Hands On or Hands Free Parenting: Your Choice


Good parents show up for their children on a daily basis. They meet and exceed their emotional, physical, and spiritual needs and offer unconditional love. Jumping into a ball pit with them not required, but certainly feel free.

I finished reading a snarky blog about ‘hands on mamas’ this morning. Here’s the thing: I am a hands on mama, but it’s not what you think. I can’t get on the snarky bus about interacting 24/7 with my son and never, ever looking at my phone while he’s in my presence. In fact, he’s looking at his iPad while I type this in the kitchen. That’s right, I’m likely to miss 16 minutes of magic today. I get it. I get both sides and I’m here to tell you they are both awesome and they are both hard. Here’s why we shouldn’t judge either way:

Independent Vs. Dependent Kids Ah, the independent toddler. Listen, no child is entirely independent and most go through phases. My son was extremely independent until he was a bout 3 and a half. All of the sudden, Klingon. He became aware of ‘real dangers’ and started picking up on scary themes (even in Frozen, fml, he was so sad that the parents got washed away). So my free time at the park became null and void. Your kids will pass through phases, like it or not, and the only thing that actually matters is how you handle their changes. If you’re currently huffing about how your child is just ‘naturally independent’ then be grateful. If you have a Klingon like me, be grateful. It will all change before you can even adjust, so hang tight. No one should be telling anyone that a toddler phase will last a lifetime, and if you’re hearing that, change your company.

IMG_4218 copyIntroverted Vs. Extroverted Mamas Honestly, I prefer the kids. I know, that sounds like I’m high horsing about childhood again. I’m not. But I also don’t love awkward adult conversations or small talk, so kids are just cooler. They want to play and get dirty, and that works for me. I also think that we should be responsive when our kids actually ask us to play with them, but that’s coming from a soft spot that is rejection. It hurts their feelings. Outside of that, chat with friends, talk on your phone, do whatever you can in the brief time you have to be free. I will be in the ball pit, because, just me. And don’t worry, I don’t mind playing with your kids. Unlike the snarky blog mom, I enjoy interacting and teaching the kids how to get along. If you are an extroverted mama and this ball pit thing ain’t for you, send your kids my way. It takes a village and I’m happy to fulfill my role.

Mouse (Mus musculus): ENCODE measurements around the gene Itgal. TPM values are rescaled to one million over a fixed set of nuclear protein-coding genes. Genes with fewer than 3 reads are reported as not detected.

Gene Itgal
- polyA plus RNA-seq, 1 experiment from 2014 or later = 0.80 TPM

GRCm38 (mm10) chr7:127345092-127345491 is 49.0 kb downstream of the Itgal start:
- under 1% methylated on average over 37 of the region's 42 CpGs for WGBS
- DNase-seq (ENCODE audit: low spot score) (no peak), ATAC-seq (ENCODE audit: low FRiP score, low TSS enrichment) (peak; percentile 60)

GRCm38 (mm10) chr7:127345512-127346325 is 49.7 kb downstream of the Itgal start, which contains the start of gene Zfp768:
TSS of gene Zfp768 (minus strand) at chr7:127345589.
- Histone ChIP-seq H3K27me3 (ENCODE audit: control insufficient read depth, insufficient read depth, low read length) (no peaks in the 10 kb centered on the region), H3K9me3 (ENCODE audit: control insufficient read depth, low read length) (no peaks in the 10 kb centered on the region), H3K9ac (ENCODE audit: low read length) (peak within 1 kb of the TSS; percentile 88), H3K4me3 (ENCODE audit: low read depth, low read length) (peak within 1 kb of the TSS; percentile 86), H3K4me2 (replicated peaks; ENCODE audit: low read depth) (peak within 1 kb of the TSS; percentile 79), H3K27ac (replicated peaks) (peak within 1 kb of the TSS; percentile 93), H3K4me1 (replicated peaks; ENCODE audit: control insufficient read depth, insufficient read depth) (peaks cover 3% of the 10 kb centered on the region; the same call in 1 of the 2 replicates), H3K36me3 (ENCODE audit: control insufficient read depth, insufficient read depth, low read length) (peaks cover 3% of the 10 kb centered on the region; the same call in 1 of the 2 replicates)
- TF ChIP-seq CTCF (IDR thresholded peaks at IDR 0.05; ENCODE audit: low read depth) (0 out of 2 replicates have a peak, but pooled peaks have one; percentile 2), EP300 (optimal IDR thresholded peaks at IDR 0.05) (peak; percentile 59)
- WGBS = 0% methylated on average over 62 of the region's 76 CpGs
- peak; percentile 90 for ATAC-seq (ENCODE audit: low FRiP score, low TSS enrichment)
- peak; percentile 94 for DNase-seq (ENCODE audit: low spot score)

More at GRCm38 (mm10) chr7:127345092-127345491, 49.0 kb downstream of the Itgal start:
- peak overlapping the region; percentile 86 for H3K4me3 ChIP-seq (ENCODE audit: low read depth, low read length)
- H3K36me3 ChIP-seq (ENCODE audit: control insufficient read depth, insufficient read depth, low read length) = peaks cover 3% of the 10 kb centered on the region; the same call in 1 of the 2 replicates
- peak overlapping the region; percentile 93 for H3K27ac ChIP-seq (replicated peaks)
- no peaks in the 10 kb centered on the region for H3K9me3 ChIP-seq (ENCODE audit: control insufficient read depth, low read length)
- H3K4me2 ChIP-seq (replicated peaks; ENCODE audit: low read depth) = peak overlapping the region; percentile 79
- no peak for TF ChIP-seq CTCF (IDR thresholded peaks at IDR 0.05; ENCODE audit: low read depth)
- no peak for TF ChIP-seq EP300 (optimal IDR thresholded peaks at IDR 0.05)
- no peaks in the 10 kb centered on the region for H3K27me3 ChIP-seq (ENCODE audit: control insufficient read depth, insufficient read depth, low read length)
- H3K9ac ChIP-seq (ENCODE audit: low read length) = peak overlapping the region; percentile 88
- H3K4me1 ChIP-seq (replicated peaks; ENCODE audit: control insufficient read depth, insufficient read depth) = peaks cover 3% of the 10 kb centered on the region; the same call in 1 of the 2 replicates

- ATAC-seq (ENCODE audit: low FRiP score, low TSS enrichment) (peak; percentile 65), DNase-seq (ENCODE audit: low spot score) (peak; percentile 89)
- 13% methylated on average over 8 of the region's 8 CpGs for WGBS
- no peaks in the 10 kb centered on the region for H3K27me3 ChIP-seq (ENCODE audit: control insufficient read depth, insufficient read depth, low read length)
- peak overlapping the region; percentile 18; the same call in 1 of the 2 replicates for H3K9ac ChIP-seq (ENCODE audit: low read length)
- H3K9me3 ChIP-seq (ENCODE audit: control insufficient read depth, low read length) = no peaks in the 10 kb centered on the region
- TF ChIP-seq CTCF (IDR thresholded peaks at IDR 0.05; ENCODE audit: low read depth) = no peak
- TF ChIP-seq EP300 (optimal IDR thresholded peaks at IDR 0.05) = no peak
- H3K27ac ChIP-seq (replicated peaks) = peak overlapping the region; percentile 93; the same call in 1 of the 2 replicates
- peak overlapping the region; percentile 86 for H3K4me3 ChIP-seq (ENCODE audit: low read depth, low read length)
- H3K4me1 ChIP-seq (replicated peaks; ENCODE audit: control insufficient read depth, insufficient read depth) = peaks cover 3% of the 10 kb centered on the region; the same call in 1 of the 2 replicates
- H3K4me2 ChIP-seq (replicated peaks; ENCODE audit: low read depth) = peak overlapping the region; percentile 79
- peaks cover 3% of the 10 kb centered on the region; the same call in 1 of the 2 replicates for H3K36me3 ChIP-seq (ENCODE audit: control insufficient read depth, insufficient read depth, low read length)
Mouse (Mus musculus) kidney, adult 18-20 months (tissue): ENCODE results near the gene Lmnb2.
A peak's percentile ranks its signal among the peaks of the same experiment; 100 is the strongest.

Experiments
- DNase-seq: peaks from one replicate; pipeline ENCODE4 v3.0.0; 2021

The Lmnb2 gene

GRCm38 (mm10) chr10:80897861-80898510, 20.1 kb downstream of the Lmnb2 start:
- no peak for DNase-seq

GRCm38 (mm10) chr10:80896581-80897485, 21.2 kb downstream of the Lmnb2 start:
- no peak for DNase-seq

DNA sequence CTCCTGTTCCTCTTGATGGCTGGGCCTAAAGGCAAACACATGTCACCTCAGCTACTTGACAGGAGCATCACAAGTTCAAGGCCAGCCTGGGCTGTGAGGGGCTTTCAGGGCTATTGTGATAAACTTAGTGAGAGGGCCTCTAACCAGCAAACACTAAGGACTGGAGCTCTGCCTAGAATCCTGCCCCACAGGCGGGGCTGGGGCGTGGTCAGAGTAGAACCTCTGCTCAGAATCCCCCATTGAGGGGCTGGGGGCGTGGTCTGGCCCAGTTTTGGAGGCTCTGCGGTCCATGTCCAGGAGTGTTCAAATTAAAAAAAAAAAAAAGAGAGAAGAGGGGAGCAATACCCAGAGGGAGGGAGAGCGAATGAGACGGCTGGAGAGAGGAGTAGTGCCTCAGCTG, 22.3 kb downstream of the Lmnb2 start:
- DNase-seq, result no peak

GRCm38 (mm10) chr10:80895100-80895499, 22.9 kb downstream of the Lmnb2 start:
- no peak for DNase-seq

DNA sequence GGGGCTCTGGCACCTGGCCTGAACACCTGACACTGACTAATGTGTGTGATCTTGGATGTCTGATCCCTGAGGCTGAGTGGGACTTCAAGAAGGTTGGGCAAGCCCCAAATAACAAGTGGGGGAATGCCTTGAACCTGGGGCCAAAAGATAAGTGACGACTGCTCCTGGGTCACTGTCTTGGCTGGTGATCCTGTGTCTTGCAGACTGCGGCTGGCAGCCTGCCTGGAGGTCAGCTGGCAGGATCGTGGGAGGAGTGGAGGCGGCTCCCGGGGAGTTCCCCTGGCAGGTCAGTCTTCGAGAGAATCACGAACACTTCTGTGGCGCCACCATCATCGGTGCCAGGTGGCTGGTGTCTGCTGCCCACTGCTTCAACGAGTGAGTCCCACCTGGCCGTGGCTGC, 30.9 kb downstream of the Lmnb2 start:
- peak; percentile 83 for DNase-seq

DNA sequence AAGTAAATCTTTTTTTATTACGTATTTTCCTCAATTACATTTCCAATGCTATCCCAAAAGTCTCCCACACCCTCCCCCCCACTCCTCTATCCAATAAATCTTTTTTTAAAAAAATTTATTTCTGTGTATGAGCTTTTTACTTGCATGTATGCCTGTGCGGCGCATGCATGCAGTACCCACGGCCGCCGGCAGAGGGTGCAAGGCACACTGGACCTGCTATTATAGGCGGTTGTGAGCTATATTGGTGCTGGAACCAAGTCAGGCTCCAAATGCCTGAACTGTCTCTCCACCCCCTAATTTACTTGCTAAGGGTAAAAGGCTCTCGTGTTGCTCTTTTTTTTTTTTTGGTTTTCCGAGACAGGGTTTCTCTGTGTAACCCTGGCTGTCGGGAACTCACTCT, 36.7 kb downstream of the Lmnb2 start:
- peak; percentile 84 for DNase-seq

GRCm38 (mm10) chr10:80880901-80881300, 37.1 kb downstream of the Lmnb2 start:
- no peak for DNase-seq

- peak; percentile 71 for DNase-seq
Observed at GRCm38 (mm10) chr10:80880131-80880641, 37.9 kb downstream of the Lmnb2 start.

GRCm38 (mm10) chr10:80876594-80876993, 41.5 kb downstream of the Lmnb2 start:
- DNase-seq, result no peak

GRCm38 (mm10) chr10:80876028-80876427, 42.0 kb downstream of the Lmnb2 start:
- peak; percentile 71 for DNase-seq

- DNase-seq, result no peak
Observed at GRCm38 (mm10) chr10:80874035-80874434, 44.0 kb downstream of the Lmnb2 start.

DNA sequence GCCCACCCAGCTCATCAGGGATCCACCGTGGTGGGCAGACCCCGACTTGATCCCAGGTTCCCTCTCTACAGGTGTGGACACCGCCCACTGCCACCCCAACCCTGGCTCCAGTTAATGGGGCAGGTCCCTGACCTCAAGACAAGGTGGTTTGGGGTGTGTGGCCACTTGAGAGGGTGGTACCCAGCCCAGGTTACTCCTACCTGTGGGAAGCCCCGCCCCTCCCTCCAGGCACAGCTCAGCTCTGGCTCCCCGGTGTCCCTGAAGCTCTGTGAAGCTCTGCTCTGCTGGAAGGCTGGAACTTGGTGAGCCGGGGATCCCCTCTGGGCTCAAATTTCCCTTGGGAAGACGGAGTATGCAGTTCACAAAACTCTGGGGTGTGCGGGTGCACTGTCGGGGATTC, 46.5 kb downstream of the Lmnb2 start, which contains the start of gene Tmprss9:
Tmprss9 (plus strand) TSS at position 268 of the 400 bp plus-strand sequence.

Model Mamas Vs. Pajama Mamas People have a misconception that the model-looking mama just naturally looks amazing. This mama is not me. BUT, I’m here to defend this mama. She doesn’t wake up that way. She chooses to spend some time on herself each morning and that’s her prerogative. I prefer coffee and blogging to makeup and clothing, which is obvious at morning drop off, and that’s fine by me. She can have some hands-free time in the morning. Her children are fed, loved, happy. It’s okay that she looks amazing and is decked out in J.Crew and I’m wearing my pj’s. If you are the model mama, good for you. You DO look amazing and if taking time for yourself each morning makes you happy then that’s exactly what you should do. No judgement here.

Honestly, even our kids need us to leave them to play unrestricted. They can take a sip of juice without guidance. At the same time, of course they need us to be available. Why stay home with them or take them to the park on a Saturday just to drop them and ignore them? I’ve had the luxury of having both an independent child, and a more cautious child. I see both sides. Surely there’s a balance. So get your model look on and get messy at the park. Or show up in you pj’s and have an hour long convo with a friend. At the end of the day, showing up is all that matters. Ignore snarky mommies that can’t figure out what they want. People who love the way they parent don’t slam other parents, there’s just no need. If we try to honor our differences and see life from other perspectives, we just might get along. And at the end of the day, it’s about the kids. Don’t judge hands-on mama, her son might be going through a cautious phase. Don’t judge hands-free mama, it might be her only break that week.

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Celeste is a mother, wife, and photographer who describes herself a student of life. She has a deep love for world travel, books, and photos. Being an avid reader led her to the more tedious outlet of writing, especially after the life change of becoming a mom. Celeste studied Holisitic Nutrition and Psychology at Indiana University. She enjoys a healthy lifestyle and takes a holistic approach to raising her 4-year-old son, Memphis. After living in both London and Austin, she moved back home to Indiana to raise her son near his tribe and Midwestern values. She now works as a photographer here, capturing natural light lifestyle photos with an emphasis on children and the magic of being little.